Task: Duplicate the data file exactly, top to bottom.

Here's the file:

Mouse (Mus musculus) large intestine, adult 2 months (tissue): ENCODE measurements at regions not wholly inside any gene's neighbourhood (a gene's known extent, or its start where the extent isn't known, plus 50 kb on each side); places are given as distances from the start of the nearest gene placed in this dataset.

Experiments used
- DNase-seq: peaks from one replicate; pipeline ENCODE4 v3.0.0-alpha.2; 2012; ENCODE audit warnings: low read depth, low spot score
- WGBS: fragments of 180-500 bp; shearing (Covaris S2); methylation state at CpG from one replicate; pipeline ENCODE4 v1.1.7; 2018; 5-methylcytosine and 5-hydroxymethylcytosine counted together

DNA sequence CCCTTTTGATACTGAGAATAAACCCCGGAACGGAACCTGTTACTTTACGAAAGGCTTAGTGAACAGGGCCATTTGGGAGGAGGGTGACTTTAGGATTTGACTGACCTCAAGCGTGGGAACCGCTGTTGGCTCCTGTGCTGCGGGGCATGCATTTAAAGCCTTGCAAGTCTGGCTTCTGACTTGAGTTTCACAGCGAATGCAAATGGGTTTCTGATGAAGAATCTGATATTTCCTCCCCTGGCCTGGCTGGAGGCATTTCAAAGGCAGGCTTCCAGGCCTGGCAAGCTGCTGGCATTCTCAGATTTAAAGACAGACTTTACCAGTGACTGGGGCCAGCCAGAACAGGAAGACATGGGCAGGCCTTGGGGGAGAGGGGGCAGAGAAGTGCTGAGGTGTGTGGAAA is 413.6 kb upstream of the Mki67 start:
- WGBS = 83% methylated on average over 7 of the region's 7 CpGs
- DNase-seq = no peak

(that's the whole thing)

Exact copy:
Mouse (Mus musculus) large intestine, adult 2 months (tissue): ENCODE measurements at regions not wholly inside any gene's neighbourhood (a gene's known extent, or its start where the extent isn't known, plus 50 kb on each side); places are given as distances from the start of the nearest gene placed in this dataset.

Experiments used
- DNase-seq: peaks from one replicate; pipeline ENCODE4 v3.0.0-alpha.2; 2012; ENCODE audit warnings: low read depth, low spot score
- WGBS: fragments of 180-500 bp; shearing (Covaris S2); methylation state at CpG from one replicate; pipeline ENCODE4 v1.1.7; 2018; 5-methylcytosine and 5-hydroxymethylcytosine counted together

DNA sequence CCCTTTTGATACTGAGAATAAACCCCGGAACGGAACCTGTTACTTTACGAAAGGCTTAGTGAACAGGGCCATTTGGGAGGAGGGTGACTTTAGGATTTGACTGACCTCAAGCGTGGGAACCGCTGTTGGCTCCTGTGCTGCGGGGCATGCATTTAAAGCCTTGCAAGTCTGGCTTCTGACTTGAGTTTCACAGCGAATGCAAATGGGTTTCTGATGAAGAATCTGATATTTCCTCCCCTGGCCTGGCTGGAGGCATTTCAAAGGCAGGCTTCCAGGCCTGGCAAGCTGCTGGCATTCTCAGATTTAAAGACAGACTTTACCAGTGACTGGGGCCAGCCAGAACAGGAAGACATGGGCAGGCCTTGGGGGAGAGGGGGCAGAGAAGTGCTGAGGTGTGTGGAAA is 413.6 kb upstream of the Mki67 start:
- WGBS = 83% methylated on average over 7 of the region's 7 CpGs
- DNase-seq = no peak